In terms of assets under management, the biggest is the AXA IM ACT Biodiversity Equity UCITS ETF (ABIE), which is classified under the Article 8 of the SFDR. It is an actively managed ETF, which means that there is no specific benchmark, but it is manager Charles Lewandowski who selects a portfolio of stocks of companies active in the pursuit of the UN Sustainable Development Goals (SDGs), in particular those related to clean water and sanitation (Goal 6), responsible consumption and production (Goal 12), life under water (Goal 14) and life on Earth (Goal 15).

Among the most important stocks in the portfolio (85 names in total) are, for example, the American Ecolab (ECL), active in offering services, technologies and systems specialising in the treatment, purification, cleaning and hygiene of water in a wide variety of applications, or Agilent Technologies (A), a leading life sciences and diagnostics company.

Another actively managed ETF, the Ossiam Food for Biodiversity UCITS ETF Class 1A (F4DE), focuses on the agri-food sector. Stocks are weighted using an optimisation process that minimises the biodiversity impact of the portfolio (based on previous year's biodiversity impact data), while reducing total greenhouse gas emissions by 30 per cent.

Specialist analyst firm Iceberg Data Lab provides corporate biodiversity ratings, known as Corporate Biodiversity Footprints. Companies can increase their biodiversity score by improving their practices in one of four measured factors: carbon emissions, land use that takes valuable space away from natural habitats, soil acidification caused by nitrogen oxides in fertilisers, and freshwater pollution.

The portfolio consists of some 50 stocks, the main ones being food and restaurant giants such as Costco Wholesale (COST), Starbucks (SBUX), Nestlé (NESN) and Unilever (ULVR).

Remaining in the field of ETFs is the BNP Paribas Easy ESG Eurozone Biodiversity Leaders PAB UCITS ETF (BIODV), which also aims to align the investment theme of biodiversity with the emission reduction targets of the 2015 Paris Agreement. The fund replicates the Euronext ESG Eurozone Biodiversity Leaders PAB index, built from the universe of the parent index Euronext Eurozone 300, a broad representation of the 300 largest listed companies in developed market countries belonging to the single currency bloc. Iceberg Data Lab analyses are also used here.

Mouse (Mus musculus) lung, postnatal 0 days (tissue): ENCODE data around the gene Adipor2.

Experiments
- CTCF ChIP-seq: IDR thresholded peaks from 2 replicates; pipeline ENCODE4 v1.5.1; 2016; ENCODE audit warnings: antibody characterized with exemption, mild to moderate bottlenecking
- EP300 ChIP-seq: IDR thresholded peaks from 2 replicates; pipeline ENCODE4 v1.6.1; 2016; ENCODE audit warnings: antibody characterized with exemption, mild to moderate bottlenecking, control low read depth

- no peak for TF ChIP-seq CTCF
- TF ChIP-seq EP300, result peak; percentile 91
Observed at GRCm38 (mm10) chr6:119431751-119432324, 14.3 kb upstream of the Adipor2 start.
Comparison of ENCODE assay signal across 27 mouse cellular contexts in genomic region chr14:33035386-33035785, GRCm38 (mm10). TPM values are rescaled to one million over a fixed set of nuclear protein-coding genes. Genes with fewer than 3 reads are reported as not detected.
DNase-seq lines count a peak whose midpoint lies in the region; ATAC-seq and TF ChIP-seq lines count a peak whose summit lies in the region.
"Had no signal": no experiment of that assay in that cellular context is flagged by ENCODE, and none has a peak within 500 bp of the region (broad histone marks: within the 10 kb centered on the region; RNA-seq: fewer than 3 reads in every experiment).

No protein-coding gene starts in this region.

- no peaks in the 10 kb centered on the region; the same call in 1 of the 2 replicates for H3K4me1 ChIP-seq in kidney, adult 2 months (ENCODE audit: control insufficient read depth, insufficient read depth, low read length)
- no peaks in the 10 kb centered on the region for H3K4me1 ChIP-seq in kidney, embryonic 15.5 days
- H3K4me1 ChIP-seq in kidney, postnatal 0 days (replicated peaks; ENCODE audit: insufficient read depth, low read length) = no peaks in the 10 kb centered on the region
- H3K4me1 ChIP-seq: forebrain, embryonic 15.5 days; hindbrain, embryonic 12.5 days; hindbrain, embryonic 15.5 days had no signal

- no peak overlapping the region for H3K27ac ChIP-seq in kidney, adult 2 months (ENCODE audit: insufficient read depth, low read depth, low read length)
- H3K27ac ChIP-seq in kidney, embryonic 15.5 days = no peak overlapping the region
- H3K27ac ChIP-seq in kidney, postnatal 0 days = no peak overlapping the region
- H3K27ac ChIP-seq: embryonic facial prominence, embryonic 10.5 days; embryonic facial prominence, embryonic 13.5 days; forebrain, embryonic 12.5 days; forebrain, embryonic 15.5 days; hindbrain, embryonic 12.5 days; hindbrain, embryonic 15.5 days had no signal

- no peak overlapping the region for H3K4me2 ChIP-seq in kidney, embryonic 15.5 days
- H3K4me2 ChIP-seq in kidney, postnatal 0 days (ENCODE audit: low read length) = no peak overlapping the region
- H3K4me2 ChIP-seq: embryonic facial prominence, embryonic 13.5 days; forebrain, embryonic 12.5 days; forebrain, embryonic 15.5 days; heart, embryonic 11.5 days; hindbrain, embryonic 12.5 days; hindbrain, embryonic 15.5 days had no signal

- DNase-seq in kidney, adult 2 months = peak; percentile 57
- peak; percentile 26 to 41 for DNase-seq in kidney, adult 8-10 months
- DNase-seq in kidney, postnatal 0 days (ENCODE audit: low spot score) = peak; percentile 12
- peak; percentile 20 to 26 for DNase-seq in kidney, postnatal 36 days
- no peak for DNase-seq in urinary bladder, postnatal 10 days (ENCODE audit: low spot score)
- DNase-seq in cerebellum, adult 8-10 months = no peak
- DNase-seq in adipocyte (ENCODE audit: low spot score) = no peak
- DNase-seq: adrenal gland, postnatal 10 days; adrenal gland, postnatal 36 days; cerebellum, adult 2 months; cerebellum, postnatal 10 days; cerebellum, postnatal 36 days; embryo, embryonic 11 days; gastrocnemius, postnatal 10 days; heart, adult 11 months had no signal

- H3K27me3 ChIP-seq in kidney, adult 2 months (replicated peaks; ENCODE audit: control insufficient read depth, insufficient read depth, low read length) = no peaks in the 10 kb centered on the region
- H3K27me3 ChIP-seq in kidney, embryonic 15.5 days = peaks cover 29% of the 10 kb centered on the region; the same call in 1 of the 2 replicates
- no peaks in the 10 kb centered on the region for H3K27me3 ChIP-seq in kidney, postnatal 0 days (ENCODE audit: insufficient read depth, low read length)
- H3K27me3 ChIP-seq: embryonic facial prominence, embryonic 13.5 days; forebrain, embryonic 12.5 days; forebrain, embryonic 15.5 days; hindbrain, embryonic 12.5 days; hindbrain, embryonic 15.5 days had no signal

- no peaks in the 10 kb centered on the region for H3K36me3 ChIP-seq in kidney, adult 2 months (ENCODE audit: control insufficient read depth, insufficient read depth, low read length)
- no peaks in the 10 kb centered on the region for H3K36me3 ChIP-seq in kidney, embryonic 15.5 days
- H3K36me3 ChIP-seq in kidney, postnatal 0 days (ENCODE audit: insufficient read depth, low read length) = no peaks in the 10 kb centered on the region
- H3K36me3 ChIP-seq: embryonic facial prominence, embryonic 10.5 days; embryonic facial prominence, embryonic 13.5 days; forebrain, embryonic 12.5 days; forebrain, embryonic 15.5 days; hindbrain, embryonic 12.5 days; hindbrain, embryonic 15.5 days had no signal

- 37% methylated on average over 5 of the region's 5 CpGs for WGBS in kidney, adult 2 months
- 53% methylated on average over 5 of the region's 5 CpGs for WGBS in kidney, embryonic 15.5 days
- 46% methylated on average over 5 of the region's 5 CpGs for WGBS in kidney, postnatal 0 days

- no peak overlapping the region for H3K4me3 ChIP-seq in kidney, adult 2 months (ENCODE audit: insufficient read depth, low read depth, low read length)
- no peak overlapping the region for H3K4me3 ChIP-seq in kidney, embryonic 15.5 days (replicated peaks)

Active Funds

Among the actively managed traditional open-end funds, the UBAM Biodiversity Restoration Fund of Union Bancaire Privée, for example, aims to identify and invest in those companies that protect and restore the planet's species and natural habitats through their products and supply chains. The fund invests in seven vertical themes, including sustainable natural resource management, green cities and sustainable food production. This strategy leans toward larger, more growth-focused companies compared with its average peer in the Global Small/Mid-Cap Equity Morningstar Category, and consistently held some companies with relatively lower trading volume. On the other side, the team has had a position favouring high-quality stocks in recent years, which could contribute to higher downside risk protection. 

The biggest names of the portfolio (47 components in total) are world’s leading manufacturers of agricultural equipment Deere & Co (DE) and AGCO (AGCO), as well as Arcadis (ARCAD), the Amsterdam-based world’s leading company delivering sustainable design, engineering, and consultancy solutions for natural and built assets.

For More on Earth Day

Sign Up to Our Newsletters

The information contained within is for educational and informational purposes ONLY. It is not intended nor should it be considered an invitation or inducement to buy or sell a security or securities noted within nor should it be viewed as a communication intended to persuade or incite you to buy or sell security or securities noted within. Any commentary provided is the opinion of the author and should not be considered a personalised recommendation. The information contained within should not be a person's sole basis for making an investment decision. Please contact your financial professional before making an investment decision.

Facebook Twitter LinkedIn

About Author

Valerio Baselli

Valerio Baselli  is Senior International Editor at Morningstar.

© Copyright 2024 Morningstar, Inc. All rights reserved.

Terms of Use        Privacy Policy        Modern Slavery Statement        Cookie Settings        Disclosures